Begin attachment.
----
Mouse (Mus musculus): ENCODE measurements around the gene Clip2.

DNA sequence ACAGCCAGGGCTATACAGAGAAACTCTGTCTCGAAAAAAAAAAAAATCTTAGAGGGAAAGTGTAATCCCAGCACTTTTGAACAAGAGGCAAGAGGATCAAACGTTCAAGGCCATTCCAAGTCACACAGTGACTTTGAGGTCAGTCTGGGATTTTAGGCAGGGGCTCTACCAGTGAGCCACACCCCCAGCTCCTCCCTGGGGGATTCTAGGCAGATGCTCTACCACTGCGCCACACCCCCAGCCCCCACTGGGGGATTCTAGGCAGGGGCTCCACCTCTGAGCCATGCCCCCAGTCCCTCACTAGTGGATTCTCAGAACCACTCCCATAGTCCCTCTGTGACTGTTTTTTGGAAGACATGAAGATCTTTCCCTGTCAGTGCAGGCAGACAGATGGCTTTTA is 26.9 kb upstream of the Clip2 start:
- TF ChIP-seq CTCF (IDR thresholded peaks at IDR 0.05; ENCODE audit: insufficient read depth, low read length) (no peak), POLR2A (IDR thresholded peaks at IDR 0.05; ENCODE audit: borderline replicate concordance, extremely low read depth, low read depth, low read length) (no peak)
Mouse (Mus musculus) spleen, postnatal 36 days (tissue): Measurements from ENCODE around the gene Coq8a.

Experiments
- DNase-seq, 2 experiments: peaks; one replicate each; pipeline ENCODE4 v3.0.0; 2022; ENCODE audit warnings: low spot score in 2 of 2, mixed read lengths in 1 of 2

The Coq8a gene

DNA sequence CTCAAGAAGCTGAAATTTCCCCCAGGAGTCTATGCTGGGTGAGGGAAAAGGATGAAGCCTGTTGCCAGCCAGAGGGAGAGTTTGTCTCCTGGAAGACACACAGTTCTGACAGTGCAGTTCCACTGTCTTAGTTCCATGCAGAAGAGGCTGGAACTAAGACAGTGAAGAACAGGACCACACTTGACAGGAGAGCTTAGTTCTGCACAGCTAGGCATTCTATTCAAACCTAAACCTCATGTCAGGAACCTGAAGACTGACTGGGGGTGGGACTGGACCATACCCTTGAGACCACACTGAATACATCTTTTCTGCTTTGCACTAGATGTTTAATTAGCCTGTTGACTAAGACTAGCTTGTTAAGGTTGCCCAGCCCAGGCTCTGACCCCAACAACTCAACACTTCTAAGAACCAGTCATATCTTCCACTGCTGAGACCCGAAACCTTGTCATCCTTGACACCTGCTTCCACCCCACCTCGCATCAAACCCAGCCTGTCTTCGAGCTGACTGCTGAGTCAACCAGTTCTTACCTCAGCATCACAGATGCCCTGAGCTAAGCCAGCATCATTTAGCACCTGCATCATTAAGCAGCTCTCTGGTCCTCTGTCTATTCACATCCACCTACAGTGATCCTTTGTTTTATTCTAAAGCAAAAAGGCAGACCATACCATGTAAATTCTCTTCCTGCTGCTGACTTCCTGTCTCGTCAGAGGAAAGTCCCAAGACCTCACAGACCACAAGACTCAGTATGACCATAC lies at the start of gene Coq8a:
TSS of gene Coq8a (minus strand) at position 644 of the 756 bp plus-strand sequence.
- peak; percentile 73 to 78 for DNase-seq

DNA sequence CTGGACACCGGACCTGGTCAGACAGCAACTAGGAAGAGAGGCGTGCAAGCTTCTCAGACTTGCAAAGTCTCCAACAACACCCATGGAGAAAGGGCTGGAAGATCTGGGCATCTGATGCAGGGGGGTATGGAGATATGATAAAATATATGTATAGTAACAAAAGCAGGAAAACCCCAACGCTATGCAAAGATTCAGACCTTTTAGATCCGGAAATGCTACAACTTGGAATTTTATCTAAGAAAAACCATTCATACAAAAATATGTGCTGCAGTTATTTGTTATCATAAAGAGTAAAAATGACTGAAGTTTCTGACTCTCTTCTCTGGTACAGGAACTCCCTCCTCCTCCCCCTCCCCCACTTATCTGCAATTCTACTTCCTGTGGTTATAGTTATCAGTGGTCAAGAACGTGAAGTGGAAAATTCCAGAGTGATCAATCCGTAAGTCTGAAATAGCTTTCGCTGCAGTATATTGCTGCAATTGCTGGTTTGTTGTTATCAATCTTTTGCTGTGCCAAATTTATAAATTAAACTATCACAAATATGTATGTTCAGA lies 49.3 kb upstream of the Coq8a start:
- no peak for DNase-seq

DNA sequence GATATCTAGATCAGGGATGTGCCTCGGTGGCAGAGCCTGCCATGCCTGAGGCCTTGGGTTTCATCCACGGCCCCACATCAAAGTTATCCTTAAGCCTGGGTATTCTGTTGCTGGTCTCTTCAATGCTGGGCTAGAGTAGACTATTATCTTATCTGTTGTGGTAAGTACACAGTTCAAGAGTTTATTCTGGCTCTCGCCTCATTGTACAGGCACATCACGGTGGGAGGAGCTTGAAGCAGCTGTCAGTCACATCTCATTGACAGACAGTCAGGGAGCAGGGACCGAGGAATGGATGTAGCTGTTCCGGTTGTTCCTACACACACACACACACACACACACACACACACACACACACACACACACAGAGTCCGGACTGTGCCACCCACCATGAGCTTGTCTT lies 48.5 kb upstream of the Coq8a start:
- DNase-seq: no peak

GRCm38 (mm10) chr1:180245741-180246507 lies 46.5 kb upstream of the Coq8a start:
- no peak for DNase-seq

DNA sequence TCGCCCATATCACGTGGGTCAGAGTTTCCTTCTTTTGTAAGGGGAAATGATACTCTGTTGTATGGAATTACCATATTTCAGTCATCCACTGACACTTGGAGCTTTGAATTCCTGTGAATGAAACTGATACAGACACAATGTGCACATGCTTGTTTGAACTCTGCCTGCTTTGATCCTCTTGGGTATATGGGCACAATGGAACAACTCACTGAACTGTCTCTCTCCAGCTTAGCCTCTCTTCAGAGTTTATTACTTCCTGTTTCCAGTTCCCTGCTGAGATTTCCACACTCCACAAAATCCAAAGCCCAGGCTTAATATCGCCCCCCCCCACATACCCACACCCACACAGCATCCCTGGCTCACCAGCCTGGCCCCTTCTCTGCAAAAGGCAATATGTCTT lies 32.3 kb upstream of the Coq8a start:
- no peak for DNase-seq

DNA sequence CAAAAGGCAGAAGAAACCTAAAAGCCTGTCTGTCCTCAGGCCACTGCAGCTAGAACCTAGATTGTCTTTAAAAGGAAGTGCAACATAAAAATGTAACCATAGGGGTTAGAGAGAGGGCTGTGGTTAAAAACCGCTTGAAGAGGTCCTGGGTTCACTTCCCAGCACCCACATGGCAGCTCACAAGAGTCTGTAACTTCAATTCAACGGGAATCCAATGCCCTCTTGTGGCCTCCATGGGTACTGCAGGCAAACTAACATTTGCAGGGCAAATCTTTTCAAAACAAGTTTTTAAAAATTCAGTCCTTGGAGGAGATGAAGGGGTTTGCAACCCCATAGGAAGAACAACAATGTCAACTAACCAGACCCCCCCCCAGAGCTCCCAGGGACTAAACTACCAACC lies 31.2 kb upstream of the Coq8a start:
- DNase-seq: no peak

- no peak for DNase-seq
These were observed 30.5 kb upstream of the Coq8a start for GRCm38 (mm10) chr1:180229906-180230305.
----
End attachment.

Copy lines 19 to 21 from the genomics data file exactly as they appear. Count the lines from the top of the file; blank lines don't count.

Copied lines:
DNA sequence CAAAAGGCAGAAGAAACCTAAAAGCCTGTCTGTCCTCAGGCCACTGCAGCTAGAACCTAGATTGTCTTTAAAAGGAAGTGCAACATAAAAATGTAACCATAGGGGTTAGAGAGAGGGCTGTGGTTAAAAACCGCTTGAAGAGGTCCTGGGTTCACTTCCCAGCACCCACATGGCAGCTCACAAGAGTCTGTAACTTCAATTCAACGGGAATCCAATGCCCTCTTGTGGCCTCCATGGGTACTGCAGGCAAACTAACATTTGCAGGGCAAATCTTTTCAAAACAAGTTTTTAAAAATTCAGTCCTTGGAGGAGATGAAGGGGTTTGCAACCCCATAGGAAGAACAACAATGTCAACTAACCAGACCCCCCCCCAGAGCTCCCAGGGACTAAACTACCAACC lies 31.2 kb upstream of the Coq8a start:
- DNase-seq: no peak

- no peak for DNase-seq